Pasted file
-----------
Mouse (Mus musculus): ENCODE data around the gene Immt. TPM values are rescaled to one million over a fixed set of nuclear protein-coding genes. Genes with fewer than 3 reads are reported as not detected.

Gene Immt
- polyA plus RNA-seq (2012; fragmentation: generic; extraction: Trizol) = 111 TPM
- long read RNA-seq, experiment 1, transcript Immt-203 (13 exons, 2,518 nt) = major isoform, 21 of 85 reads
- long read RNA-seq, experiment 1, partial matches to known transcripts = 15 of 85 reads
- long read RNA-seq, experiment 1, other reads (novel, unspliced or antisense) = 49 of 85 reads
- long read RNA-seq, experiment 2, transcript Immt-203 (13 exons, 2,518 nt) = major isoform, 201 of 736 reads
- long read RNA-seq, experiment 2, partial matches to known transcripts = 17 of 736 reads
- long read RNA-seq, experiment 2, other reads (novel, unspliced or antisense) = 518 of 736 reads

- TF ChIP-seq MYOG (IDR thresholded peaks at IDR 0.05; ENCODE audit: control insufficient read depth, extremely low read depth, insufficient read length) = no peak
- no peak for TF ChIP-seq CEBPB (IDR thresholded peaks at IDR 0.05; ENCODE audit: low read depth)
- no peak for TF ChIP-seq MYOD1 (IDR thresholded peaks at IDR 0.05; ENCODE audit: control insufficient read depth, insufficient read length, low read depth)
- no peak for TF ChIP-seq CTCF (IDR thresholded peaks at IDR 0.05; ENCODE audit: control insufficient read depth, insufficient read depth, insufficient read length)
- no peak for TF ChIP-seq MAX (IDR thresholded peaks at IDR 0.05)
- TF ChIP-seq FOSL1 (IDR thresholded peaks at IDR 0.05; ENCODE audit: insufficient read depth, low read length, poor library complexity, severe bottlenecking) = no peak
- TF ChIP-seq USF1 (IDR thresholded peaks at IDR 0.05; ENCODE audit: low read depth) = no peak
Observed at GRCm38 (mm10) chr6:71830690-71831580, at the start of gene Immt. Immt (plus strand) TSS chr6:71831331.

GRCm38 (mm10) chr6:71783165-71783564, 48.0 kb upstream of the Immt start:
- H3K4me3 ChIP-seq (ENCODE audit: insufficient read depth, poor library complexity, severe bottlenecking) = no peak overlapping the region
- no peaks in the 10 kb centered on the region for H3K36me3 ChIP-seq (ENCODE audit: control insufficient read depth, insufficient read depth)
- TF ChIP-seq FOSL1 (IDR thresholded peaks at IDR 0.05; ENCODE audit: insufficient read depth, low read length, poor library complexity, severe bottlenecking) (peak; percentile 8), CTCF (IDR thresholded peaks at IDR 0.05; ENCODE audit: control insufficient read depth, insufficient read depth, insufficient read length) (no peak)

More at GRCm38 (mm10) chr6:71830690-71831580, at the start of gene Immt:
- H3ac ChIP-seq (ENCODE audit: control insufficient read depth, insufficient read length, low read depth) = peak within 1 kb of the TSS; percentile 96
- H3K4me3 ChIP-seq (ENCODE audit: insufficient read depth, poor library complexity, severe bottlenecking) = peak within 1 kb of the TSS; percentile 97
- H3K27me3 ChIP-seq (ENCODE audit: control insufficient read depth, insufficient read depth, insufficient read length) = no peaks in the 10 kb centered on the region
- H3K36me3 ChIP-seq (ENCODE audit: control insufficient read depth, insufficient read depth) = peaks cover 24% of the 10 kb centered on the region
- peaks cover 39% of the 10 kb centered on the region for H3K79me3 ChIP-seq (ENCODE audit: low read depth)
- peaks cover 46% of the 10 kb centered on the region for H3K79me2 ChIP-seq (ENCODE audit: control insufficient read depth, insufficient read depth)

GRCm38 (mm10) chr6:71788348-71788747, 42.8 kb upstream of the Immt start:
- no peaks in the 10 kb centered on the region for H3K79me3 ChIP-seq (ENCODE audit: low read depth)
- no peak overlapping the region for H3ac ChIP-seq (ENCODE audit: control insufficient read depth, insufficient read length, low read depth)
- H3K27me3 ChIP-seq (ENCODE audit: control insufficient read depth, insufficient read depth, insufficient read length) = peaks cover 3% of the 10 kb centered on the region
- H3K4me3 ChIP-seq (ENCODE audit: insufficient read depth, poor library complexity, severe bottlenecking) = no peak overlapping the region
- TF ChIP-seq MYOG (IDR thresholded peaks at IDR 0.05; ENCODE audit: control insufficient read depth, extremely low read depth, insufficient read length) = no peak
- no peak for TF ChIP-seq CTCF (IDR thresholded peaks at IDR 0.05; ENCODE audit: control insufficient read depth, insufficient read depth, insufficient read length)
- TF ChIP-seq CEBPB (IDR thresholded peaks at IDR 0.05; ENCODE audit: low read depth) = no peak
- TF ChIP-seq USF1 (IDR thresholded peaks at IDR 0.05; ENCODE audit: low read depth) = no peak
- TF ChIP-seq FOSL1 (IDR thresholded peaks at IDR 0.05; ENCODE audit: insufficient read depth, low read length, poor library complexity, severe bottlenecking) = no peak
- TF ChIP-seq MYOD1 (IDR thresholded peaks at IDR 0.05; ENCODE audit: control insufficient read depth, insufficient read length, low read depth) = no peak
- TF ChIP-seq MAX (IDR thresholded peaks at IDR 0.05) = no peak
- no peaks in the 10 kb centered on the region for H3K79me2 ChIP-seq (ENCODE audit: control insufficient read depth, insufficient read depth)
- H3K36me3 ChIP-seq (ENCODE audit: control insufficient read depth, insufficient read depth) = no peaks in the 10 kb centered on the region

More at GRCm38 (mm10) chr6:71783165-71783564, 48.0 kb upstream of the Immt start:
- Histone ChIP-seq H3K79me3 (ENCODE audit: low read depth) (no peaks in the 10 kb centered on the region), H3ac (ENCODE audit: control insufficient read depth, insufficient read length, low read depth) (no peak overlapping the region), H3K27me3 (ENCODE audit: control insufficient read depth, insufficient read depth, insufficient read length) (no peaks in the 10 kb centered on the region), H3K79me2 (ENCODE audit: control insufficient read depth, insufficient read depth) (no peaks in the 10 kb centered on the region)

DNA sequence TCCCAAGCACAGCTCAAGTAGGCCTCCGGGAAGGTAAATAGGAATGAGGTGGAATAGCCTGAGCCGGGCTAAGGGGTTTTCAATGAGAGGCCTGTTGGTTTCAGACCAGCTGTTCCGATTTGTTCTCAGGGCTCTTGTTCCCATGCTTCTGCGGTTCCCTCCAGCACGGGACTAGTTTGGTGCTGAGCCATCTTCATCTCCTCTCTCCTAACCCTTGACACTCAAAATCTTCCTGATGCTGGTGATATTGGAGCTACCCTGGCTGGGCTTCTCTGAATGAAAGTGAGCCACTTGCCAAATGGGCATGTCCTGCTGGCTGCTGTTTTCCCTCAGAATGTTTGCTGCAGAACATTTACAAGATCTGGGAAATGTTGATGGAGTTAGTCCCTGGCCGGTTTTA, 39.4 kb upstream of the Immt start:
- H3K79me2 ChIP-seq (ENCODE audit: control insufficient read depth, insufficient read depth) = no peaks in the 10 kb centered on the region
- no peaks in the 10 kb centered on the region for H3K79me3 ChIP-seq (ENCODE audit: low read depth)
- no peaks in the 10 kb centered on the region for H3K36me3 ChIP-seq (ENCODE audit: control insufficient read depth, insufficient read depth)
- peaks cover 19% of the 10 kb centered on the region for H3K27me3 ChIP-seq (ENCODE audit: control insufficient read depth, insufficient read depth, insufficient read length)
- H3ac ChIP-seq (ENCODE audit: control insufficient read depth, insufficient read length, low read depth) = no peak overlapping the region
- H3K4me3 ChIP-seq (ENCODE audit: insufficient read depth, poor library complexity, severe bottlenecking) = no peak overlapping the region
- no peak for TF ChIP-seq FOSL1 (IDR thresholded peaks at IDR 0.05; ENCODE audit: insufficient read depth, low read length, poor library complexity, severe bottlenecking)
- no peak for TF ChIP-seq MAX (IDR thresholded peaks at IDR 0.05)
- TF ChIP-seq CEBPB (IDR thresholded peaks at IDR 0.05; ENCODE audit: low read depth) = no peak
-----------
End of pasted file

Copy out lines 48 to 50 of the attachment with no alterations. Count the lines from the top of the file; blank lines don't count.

- no peaks in the 10 kb centered on the region for H3K36me3 ChIP-seq (ENCODE audit: control insufficient read depth, insufficient read depth)
- peaks cover 19% of the 10 kb centered on the region for H3K27me3 ChIP-seq (ENCODE audit: control insufficient read depth, insufficient read depth, insufficient read length)
- H3ac ChIP-seq (ENCODE audit: control insufficient read depth, insufficient read length, low read depth) = no peak overlapping the region